The eerie scene was chaotic and poorly organized. Groups of men, women, and juvenile detainees lined the highway. One line had their backs to the wall while another line faced them. Nobody, not even the police, appeared to comprehend the situation. State troopers, when pressed, maintained they were assisting Dallas police by handcuffing and searching bags. They believed that detainees were headed to the Lew Sterrett Justice Center, packed into one of two DART buses that the city manager had purchased off the auction block ahead of Sunday’s curfew.

A Dallas police sergeant told me he believed that jails were full; they were processing detainees on the bridge so that they could be transported—in those DART busses or vans driven by police—to Frank Crowley, and released to their cars.

My sister confirmed this. Police officers checked her ID and asked for her name, address, phone number, and license number. Then, at 10:30 p.m., they loaded her and four other women into a van without lights, air conditioning, or space for social distancing. Officers couldn’t find a driver, however, so they moved the women—plus one—to another van, which was also without lights, air conditioning, or space for social distancing. An officer then drove them to Frank Crowley, where they were dropped off and told not to loiter unless they wanted to be arrested again.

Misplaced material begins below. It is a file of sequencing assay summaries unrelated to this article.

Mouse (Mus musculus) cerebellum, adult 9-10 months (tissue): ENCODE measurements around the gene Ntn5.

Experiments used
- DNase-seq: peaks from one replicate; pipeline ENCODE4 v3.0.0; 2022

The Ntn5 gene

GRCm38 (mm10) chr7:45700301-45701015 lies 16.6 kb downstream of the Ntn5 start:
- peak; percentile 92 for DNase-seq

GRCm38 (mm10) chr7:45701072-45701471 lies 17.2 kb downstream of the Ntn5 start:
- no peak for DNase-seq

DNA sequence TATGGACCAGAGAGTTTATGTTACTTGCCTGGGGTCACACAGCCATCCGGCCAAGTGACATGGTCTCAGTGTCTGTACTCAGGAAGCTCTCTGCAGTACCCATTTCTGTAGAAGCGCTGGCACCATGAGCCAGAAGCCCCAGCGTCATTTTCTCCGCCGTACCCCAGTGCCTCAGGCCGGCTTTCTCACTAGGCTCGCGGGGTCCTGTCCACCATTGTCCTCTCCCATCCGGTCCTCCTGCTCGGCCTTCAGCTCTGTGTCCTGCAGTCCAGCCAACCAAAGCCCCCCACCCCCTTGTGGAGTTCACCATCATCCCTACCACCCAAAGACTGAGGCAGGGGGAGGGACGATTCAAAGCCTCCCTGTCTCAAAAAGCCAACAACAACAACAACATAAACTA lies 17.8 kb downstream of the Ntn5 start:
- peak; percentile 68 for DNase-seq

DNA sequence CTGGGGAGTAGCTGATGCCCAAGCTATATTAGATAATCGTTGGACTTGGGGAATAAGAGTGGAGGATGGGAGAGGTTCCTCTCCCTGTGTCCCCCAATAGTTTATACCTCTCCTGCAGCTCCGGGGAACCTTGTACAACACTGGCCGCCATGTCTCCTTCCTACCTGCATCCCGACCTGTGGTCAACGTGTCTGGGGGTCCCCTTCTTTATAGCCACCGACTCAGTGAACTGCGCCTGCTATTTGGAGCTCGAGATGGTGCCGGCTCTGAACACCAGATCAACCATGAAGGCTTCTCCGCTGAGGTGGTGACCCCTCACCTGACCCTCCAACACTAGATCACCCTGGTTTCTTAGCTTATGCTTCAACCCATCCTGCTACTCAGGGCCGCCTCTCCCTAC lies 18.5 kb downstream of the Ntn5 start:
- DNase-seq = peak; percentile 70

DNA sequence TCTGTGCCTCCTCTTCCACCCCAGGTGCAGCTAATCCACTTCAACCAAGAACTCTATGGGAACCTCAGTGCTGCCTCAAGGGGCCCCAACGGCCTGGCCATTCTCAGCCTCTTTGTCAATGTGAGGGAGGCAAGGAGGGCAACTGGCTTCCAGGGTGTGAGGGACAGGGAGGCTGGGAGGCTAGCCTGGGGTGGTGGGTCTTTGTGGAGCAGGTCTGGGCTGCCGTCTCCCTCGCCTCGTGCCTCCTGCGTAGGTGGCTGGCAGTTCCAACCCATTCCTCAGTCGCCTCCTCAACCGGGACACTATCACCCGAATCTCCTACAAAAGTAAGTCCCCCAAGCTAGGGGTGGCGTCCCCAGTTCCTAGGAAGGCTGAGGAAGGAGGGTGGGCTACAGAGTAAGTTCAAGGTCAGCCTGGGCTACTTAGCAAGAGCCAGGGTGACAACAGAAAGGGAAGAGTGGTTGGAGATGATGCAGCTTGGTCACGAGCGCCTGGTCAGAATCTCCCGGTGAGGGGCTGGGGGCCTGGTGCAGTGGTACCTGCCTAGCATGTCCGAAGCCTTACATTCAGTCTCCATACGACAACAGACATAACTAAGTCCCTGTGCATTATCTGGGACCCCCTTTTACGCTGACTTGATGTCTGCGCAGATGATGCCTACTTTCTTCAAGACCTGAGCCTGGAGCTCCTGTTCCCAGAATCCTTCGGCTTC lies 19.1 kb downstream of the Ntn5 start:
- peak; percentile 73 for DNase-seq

It wasn’t immediately clear what charges detainees were facing. One officer told me that detainees faced charges of a class C misdemeanor of obstructing a highway. Another officer told me that they faced charges of a class B misdemeanor. Some of the protestors say they were told they were being arrested for violating curfew, despite the bridge being outside the curfew zone. News reports revealed that District Attorney John Creuzot told the police chief that he would not prosecute the detained; he later said they would not be jailed, but that he would allow police to ticket at their discretion.

There was little clarity at any level — not among the detainees, on up to the police and state troopers.

“The whole thing was peaceful. We are still peaceful,” said protestor Simone Bolton, who sat with her hands zip tied behind her back. “We’re not angry. We’re not upset. We just want them to let us do what our rights are, which is to protest peacefully. We’re not making a ruckus. We’re not doing anything wrong. These are our rights. For us to be sitting here for hours? No one has any weapons or anything.”

Protests are planned to continue this week. Wyatt, the protestor, was undeterred, despite seeing a fellow protestor have a seizure while awaiting transport in the DART bus. She said she’ll be attending more.

“What else can we do?”


Matt Goodman contributed to this report.